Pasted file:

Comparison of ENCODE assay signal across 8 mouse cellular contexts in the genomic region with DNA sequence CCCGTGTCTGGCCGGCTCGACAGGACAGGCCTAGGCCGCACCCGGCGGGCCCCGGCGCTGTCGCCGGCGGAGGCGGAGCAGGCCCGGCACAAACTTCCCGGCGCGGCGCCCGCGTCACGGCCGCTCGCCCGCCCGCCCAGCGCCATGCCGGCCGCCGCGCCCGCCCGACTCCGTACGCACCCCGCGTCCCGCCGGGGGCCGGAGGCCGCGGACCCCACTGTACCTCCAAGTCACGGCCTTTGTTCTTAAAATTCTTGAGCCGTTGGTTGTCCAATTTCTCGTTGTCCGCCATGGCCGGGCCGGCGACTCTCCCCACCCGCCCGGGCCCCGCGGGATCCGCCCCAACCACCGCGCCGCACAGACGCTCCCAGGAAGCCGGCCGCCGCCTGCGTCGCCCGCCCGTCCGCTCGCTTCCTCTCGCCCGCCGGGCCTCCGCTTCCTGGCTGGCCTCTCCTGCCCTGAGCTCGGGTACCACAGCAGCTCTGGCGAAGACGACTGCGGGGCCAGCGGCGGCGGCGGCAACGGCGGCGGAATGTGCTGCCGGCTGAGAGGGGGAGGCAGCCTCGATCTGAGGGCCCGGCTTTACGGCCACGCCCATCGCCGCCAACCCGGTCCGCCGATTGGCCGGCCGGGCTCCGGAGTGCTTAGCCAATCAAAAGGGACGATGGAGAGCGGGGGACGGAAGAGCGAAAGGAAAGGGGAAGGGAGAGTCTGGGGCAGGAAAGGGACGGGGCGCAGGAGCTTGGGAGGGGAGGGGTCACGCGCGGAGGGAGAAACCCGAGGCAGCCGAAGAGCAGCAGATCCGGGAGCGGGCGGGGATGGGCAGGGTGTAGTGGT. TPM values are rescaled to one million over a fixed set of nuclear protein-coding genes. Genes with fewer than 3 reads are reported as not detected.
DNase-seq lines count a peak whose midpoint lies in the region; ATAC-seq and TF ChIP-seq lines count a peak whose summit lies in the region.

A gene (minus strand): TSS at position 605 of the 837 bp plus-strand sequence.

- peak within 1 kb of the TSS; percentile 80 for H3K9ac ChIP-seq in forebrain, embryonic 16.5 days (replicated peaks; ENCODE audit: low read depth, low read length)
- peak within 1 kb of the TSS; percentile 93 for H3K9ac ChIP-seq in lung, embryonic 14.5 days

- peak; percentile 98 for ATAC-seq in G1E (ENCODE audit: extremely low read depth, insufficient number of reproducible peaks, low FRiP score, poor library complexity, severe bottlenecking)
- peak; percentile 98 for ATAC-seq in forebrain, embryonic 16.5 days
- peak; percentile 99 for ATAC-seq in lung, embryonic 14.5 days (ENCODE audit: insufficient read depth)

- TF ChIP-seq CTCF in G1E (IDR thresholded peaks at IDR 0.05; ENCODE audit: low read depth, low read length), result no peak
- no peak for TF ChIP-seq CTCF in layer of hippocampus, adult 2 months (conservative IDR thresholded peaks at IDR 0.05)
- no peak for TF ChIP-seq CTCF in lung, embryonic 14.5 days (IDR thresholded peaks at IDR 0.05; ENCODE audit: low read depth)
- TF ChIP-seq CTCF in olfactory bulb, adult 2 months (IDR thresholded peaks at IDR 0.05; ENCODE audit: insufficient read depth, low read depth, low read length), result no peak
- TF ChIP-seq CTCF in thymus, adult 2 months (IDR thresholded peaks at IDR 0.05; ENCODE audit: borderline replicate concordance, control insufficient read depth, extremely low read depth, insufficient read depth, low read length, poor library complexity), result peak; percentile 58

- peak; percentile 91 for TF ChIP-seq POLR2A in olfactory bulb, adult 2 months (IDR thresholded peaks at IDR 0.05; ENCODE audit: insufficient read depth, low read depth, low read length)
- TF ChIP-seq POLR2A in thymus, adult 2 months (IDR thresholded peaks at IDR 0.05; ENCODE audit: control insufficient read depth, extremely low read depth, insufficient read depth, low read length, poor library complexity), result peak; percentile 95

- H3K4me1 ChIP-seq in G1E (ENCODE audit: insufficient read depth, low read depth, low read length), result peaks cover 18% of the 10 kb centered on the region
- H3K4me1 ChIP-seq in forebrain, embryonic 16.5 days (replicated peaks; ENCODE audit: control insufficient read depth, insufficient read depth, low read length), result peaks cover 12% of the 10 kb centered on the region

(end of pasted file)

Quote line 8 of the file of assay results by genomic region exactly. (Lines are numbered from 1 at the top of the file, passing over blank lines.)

- peak; percentile 99 for ATAC-seq in lung, embryonic 14.5 days (ENCODE audit: insufficient read depth)